Intermittent Fasting, 1 Year Later

It’s been roughly a year since I took charge of my health by making two major changes to my eating habits:

  • When I eat, which is typically only once a day. Some days, I will not eat at all. Other days, I may eat twice a day. It depends on where I am in the world, what’s going on, and so on.
  • What I eat, which is mostly low in carbohydrates, high in fat. You might call it a ketogenic diet, or even the induction phase of Atkins (the 1970s version). I had previously done Atkins in the early 2000s with some success, so this part of the change was somewhat familiar.

This was done gradually over the course of several weeks. During fasting times, I will drink black coffee or tea, which I initially had with heavy cream, but I cut that out except during mealtimes. I will also occasionally have chicken broth for the electrolytes.

The main reasons for doing this are summarized in Dr. Jason Fung’s recent book called The Diabetes Code. His previous book, The Obesity Code, was what got me to try it at least. Given fasting costs nothing and everything else I was doing wasn’t working to control my diabetes, much less my weight, why not?

A year in, I’d say it’s been successful. My stats from May 2017:

  • Weight: 311 pounds or 141 kilos, which is about 15 pounds below my high water mark from 2016
  • Blood Glucose (30-day average): 137 mg/dL or 8 mmol/L
  • A1C (based on a blood test): 7.1 (highest was 7.9%)
  • Waist: 54 inches or 137 centimeters (about 2 inches lower than my largest)

As of May 2018, here’s where I’m at:

  • Weight: 230 pounds or 104kg
  • Blood Glucose (30-day average): 105 mg/dL or 5.8 mmol/L
  • A1C: 5.6%
  • Waist: 39 inches or 99 centimeters

The more important bit of this: My A1C is in the normal range. Granted, I am still taking Metformin, but that means I no longer fit the diagnostic criteria for even pre-diabetes! However, there has been no change in my medications. My doctor wants me to continue taking Metformin until my A1C drops to at least 5.0%. My blood pressure, while definitely a lot better than it was a few years ago, is still mildly elevated.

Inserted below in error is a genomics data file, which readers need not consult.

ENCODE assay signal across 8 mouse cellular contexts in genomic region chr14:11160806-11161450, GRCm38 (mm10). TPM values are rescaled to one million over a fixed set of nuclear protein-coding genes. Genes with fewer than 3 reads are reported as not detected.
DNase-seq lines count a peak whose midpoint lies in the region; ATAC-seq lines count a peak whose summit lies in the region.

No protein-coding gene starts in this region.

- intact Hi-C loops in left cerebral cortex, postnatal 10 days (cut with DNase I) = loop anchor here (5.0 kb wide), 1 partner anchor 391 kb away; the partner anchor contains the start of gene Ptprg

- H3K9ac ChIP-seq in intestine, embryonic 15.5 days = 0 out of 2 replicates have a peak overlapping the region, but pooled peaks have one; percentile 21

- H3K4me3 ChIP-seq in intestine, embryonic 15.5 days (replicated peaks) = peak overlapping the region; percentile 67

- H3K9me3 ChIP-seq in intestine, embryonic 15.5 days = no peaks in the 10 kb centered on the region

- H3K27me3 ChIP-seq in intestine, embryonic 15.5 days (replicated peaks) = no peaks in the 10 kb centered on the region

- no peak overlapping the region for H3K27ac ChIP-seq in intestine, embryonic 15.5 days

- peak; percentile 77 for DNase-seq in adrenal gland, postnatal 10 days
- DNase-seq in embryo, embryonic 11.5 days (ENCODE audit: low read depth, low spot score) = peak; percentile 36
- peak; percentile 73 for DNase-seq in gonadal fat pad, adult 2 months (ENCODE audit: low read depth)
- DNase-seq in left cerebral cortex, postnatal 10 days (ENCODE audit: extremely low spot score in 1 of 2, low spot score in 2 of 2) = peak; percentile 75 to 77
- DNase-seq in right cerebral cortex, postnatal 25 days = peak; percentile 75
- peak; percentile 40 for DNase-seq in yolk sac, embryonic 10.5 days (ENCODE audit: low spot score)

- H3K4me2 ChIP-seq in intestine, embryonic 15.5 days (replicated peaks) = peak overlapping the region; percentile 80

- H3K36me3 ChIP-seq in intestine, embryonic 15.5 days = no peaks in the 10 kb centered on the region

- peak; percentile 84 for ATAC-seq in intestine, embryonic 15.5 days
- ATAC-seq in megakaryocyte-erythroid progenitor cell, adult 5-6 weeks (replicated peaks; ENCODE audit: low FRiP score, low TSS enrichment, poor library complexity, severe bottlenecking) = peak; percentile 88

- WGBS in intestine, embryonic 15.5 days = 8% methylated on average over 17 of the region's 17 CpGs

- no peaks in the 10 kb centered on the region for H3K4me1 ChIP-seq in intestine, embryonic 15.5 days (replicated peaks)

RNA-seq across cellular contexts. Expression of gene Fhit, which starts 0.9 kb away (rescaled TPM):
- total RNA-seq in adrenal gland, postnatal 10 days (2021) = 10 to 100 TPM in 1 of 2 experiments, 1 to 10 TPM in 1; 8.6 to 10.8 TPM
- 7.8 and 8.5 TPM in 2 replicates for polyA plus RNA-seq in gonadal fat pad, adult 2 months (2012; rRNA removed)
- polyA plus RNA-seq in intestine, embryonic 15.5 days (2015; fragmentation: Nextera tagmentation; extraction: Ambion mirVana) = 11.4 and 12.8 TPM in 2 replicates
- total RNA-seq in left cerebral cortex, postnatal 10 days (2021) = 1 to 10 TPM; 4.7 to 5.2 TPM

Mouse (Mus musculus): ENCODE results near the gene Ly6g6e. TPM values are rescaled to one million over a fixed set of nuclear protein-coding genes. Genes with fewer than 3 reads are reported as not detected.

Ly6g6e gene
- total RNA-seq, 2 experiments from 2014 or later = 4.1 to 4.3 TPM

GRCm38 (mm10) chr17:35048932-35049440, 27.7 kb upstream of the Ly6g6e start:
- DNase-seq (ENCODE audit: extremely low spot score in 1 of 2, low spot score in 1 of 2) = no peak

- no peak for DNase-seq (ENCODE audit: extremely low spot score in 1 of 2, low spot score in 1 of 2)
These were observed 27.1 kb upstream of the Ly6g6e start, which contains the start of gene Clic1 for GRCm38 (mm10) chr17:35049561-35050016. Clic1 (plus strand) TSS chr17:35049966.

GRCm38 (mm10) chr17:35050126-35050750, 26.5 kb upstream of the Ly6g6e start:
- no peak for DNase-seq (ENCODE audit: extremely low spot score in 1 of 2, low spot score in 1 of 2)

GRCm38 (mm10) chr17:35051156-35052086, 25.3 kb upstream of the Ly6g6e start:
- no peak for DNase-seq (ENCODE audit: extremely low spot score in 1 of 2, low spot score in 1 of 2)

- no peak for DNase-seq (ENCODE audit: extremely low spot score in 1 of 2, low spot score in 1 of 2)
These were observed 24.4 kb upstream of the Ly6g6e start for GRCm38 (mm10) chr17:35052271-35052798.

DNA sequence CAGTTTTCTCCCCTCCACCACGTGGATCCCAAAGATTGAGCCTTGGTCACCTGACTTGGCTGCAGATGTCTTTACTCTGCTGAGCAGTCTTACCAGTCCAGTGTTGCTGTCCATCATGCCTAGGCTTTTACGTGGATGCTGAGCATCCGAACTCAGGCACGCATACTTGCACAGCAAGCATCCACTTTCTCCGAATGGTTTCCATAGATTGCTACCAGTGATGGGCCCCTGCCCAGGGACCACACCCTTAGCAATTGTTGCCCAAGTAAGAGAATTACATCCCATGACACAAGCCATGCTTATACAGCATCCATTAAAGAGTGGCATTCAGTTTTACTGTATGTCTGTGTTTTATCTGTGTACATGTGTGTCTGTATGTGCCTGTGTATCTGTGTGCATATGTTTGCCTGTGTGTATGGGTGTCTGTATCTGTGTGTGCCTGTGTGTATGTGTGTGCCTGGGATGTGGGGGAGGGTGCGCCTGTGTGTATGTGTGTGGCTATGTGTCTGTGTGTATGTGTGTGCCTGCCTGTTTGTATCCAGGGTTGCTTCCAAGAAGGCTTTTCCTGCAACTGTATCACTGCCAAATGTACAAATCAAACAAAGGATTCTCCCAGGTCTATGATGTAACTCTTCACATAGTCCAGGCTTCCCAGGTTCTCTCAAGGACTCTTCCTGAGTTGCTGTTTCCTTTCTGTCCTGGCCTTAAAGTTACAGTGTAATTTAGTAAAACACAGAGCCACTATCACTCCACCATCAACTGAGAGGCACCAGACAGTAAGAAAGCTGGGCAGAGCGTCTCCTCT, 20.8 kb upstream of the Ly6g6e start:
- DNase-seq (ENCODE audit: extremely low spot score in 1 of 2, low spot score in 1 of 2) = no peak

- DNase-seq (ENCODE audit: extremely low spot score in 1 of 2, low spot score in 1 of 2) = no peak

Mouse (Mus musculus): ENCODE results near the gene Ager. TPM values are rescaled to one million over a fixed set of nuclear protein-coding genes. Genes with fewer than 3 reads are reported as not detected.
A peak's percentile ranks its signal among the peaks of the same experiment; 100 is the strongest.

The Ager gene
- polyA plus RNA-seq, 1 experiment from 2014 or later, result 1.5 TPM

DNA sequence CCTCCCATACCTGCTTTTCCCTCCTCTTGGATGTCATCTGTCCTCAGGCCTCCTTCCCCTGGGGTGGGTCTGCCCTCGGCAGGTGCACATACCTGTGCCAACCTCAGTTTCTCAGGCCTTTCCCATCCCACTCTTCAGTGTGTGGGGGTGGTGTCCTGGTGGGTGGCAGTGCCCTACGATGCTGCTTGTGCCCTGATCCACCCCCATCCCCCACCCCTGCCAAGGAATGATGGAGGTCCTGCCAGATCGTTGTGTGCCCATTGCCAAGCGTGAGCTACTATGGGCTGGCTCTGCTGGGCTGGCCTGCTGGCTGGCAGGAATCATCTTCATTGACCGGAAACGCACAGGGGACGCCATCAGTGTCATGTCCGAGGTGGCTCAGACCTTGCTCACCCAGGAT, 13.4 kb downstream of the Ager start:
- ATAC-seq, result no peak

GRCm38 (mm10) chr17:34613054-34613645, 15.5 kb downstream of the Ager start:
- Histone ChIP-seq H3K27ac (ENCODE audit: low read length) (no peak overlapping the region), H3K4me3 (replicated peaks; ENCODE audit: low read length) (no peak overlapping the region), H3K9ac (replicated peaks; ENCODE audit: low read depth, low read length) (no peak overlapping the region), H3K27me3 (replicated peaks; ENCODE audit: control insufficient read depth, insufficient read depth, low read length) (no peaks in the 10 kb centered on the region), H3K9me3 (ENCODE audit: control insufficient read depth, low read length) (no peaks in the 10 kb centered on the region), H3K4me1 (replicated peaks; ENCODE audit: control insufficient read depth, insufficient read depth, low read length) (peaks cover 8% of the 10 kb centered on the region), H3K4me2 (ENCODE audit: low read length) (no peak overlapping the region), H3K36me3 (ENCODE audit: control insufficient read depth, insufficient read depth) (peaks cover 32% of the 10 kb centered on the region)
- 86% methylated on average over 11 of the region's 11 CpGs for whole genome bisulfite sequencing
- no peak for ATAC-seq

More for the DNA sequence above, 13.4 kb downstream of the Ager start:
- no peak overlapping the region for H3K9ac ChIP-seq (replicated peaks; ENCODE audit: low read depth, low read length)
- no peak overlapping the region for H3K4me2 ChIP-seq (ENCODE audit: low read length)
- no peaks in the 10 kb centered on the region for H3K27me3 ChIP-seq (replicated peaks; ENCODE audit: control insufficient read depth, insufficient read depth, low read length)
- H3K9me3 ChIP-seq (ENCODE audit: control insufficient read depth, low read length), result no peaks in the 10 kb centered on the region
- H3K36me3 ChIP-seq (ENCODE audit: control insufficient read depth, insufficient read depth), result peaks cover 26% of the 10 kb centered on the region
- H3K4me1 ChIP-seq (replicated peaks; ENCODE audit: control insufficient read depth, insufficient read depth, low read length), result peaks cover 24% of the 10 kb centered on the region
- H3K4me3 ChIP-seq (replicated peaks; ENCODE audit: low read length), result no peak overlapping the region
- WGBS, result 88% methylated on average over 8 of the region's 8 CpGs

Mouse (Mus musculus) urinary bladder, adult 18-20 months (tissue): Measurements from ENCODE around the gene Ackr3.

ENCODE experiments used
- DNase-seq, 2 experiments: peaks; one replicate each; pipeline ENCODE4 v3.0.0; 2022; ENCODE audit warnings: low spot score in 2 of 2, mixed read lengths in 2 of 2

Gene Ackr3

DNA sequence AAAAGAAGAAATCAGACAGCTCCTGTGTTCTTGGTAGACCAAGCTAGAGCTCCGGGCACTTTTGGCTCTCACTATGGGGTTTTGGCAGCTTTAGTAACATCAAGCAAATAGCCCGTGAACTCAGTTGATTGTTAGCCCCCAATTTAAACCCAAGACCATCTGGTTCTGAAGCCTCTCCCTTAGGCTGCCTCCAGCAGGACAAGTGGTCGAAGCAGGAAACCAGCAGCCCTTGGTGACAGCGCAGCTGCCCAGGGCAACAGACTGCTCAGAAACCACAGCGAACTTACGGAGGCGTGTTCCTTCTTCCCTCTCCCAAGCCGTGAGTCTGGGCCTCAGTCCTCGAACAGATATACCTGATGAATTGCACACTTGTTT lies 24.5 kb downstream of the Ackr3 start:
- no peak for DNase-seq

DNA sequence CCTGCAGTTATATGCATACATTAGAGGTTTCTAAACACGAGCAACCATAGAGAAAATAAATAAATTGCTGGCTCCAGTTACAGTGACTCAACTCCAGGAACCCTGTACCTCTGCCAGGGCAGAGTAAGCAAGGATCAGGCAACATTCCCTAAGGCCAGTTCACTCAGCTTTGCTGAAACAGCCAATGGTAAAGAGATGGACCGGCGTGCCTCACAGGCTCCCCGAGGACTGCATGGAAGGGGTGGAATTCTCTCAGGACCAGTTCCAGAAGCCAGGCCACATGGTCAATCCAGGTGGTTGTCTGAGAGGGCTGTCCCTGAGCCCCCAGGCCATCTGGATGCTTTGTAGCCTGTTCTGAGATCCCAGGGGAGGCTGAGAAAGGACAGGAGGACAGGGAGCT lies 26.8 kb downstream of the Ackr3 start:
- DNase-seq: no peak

When I was diagnosed with Type 2 Diabetes, I was also diagnosed with onset sleep apnea. The good news is, from the sleep study I did a few weeks ago, it looks like my apnea has improved: from 8 events an hour to 6. I do, however, still meet the diagnostic criteria. That said, given all the other changes that have taken place, and the relative mildness of my condition, my pulmonologist and I agreed that I should try sleeping without my CPAP for a few weeks, monitoring my blood pressure and symptoms along the way to ensure I don’t develop any issues. That’s progress!

The one frustrating bit is my weight has been more or less the same for the last few months, plus or minus a few pounds. That said, given the amount of travel I’ve been doing lately, keeping my weight fairly steady is a positive achievement in and of itself.

Despite the stall, I am slowly but surely shrinking around my middle and other parts of my body. Even if the scale isn’t moving, progress is still being made.






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